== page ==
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CORE(3perl) Perl Programmers Reference Guide CORE(3perl)


CORE - Namespace for Perl's core routines


    BEGIN {
        *CORE::GLOBAL::hex = sub { 1; };
    print hex("0x50"),"\n";                     # prints 1
    print CORE::hex("0x50"),"\n";               # prints 80
    CORE::say "yes";                            # prints yes
    BEGIN { *shove = \&CORE::push; }
    shove @array, 1,2,3;                        # pushes on to @array


The "CORE" namespace gives access to the original built-in functions of Perl. The "CORE" package is built into Perl, and therefore you do not need to use or require a hypothetical "CORE" module prior to accessing routines in this namespace.

A list of the built-in functions in Perl can be found in perlfunc.

For all Perl keywords, a "CORE::" prefix will force the built-in function to be used, even if it has been overridden or would normally require the feature pragma. Despite appearances, this has nothing to do with the CORE package, but is part of Perl's syntax.

For many Perl functions, the CORE package contains real subroutines. This feature is new in Perl 5.16. You can take references to these and make aliases. However, some can only be called as barewords; i.e., you cannot use ampersand syntax (&foo) or call them through references. See the "shove" example above. These subroutines exist for all keywords except the following:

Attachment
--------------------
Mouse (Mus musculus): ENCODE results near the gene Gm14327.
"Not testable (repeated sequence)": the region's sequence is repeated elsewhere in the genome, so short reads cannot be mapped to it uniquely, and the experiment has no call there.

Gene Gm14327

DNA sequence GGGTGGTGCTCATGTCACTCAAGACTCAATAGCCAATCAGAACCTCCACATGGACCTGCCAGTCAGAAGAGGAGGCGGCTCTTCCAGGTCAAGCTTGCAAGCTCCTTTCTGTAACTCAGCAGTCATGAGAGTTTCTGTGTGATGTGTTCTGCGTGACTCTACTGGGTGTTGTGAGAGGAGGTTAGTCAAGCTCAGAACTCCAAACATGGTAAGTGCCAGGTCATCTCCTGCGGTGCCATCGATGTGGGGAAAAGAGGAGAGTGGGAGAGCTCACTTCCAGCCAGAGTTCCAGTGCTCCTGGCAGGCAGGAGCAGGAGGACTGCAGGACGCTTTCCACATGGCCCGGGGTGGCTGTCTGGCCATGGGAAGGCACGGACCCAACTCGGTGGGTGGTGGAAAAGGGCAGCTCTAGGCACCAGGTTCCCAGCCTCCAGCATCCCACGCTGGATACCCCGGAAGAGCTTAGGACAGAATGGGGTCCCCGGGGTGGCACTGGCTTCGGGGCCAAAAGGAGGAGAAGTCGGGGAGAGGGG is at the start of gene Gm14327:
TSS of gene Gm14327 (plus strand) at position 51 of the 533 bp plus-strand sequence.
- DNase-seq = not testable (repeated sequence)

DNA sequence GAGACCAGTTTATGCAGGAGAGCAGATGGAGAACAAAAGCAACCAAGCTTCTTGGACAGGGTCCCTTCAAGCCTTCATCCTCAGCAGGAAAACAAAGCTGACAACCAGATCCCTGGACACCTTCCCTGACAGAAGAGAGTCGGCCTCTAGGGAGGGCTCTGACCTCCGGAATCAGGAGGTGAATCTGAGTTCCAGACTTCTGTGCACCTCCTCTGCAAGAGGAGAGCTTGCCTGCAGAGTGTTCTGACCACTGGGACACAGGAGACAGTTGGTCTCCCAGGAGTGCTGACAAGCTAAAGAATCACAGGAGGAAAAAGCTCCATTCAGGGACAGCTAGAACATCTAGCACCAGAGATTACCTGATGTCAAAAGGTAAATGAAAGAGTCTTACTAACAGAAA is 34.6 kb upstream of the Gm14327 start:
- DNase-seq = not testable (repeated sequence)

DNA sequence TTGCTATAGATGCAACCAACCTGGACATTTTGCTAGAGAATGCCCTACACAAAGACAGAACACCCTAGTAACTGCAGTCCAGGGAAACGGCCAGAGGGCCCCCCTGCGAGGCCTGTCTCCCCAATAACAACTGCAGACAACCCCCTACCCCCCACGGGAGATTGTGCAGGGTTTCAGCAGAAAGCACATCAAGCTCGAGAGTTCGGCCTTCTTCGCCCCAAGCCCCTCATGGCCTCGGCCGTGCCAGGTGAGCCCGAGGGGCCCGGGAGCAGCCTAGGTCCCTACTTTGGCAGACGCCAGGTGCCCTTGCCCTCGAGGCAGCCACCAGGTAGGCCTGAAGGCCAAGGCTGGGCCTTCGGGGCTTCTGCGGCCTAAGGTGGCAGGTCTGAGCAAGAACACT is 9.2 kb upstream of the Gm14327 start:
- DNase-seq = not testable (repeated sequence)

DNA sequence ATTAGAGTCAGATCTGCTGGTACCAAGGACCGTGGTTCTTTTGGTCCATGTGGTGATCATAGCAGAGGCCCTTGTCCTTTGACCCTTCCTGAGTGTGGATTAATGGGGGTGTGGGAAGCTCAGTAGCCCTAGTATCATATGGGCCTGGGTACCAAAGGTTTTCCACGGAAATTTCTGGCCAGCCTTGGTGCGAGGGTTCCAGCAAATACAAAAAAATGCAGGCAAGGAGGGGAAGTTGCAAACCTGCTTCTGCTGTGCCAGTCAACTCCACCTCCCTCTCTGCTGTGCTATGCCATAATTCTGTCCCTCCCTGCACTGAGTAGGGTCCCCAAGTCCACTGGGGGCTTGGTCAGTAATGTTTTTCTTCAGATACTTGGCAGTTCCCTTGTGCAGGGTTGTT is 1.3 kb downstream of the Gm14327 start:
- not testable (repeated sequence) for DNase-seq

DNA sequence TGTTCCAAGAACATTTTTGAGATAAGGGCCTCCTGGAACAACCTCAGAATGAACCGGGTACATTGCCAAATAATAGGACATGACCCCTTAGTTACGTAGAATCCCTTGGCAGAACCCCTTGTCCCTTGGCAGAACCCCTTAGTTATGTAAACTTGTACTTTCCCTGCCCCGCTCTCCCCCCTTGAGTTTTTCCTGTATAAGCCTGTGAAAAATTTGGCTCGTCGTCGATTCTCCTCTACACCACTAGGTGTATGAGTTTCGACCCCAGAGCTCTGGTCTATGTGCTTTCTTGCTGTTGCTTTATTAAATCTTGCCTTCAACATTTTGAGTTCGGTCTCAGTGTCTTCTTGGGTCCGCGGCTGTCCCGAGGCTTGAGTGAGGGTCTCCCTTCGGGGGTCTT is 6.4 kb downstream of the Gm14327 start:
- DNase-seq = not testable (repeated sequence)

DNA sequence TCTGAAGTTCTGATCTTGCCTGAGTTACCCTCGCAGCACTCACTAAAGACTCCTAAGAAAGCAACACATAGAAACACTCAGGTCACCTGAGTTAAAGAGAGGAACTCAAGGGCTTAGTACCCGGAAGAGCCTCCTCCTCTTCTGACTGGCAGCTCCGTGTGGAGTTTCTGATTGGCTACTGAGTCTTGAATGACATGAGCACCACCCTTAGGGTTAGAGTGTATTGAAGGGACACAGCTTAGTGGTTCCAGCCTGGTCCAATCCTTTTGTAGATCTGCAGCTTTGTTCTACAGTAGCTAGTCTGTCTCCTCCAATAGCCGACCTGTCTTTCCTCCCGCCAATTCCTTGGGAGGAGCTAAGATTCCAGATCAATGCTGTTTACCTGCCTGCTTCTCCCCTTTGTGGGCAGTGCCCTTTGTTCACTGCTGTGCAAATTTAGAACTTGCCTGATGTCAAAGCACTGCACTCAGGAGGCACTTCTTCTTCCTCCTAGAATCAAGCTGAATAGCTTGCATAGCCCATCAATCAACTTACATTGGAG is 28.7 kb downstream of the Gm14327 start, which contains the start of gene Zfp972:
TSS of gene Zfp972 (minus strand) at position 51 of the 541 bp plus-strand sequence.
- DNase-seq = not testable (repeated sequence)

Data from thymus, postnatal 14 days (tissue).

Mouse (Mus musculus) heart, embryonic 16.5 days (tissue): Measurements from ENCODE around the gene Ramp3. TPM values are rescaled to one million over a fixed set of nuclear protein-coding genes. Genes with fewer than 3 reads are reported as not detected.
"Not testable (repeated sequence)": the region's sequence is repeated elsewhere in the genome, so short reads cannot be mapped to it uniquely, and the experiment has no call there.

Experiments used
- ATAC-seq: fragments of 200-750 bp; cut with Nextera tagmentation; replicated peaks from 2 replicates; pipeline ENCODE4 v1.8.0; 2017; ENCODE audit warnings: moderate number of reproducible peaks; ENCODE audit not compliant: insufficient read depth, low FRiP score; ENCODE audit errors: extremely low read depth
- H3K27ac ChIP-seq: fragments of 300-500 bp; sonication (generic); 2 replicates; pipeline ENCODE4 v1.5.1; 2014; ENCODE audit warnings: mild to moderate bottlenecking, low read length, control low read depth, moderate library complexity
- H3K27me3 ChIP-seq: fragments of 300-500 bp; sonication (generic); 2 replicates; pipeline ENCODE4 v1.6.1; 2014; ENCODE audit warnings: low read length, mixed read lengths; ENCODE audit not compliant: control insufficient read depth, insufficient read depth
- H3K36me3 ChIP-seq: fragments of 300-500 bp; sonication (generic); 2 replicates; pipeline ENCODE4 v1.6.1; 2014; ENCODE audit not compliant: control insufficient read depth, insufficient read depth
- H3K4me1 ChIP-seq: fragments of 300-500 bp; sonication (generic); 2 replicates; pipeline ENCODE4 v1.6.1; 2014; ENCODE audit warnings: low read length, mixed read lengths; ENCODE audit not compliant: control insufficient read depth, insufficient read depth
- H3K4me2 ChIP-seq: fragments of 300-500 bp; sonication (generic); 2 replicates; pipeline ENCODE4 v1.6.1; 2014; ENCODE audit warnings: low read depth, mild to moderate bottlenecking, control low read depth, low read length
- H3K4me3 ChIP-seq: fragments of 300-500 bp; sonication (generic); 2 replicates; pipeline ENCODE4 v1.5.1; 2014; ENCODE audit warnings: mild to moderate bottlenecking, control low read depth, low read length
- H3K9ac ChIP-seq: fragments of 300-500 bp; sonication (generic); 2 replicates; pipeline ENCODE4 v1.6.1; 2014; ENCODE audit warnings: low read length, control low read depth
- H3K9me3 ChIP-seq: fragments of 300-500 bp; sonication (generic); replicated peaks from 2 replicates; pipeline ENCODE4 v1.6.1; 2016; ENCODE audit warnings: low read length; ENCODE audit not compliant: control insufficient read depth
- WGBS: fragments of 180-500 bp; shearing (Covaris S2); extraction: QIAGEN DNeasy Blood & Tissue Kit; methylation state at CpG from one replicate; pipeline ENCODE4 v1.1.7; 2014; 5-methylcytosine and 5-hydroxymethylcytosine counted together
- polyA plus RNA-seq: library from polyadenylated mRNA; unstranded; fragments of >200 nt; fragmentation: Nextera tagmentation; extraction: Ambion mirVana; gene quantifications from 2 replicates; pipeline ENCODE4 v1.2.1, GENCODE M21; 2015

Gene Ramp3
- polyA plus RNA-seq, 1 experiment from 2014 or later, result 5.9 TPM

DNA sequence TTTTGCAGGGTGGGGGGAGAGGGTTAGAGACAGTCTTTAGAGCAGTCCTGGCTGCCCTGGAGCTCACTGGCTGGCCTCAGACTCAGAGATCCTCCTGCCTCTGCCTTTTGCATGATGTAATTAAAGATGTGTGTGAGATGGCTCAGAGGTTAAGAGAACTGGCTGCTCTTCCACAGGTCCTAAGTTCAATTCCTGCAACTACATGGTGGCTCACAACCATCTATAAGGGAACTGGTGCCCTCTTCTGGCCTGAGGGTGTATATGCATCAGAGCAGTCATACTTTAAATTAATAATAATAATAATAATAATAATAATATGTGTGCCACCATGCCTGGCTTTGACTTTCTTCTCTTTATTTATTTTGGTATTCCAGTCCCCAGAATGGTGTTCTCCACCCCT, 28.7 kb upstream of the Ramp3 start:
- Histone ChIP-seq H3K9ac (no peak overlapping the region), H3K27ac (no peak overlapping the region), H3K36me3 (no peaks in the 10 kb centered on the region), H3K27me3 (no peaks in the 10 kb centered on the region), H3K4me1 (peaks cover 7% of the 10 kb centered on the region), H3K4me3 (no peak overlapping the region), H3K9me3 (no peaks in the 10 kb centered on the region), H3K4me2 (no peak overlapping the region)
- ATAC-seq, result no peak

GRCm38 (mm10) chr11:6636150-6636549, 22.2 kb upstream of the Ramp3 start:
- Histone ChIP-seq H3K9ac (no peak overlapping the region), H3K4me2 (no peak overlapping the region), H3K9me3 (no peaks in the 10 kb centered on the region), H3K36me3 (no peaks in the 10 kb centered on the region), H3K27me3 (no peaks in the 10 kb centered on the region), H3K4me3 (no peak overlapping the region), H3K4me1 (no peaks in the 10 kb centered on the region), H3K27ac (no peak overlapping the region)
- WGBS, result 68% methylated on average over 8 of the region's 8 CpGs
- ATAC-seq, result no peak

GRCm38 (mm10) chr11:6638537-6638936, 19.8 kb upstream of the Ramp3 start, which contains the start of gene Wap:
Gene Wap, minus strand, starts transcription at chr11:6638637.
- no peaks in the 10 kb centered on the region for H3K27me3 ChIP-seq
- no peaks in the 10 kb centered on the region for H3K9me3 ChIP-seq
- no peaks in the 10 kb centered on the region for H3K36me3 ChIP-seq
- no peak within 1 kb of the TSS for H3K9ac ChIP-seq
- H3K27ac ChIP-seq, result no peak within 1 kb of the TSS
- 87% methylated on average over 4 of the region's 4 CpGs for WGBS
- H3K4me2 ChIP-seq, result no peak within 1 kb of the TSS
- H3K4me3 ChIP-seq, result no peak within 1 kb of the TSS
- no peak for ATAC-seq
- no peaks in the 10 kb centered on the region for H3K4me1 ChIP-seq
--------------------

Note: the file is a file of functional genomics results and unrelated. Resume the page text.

"__DATA__", "__END__", "and", "cmp", "default", "do", "dump", "else", "elsif", "eq", "eval", "for", "foreach", "format", "ge", "given", "goto", "grep", "gt", "if", "last", "le", "local", "lt", "m", "map", "my", "ne", "next", "no", "or", "our", "package", "print", "printf", "q", "qq", "qr", "qw", "qx", "redo", "require", "return", "s", "say", "sort", "state", "sub", "tr", "unless", "until", "use", "when", "while", "x", "xor", "y"

Calling with ampersand syntax and through references does not work for the following functions, as they have special syntax that cannot always be translated into a simple list (e.g., "eof" vs "eof()"):

"chdir", "chomp", "chop", "defined", "delete", "eof", "exec", "exists", "lstat", "split", "stat", "system", "truncate", "unlink"


To override a Perl built-in routine with your own version, you need to import it at compile-time. This can be conveniently achieved with the "subs" pragma. This will affect only the package in which you've imported the said subroutine:

    use subs 'chdir';
    sub chdir { ... }
    chdir $somewhere;

To override a built-in globally (that is, in all namespaces), you need to import your function into the "CORE::GLOBAL" pseudo-namespace at compile time:

    BEGIN {
        *CORE::GLOBAL::hex = sub {
            # ... your code here

The new routine will be called whenever a built-in function is called without a qualifying package:

    print hex("0x50"),"\n";                     # prints 1

In both cases, if you want access to the original, unaltered routine, use the "CORE::" prefix:

    print CORE::hex("0x50"),"\n";               # prints 80


This documentation provided by Tels <> 2007.


perlsub, perlfunc.

2021-04-29 perl v5.32.1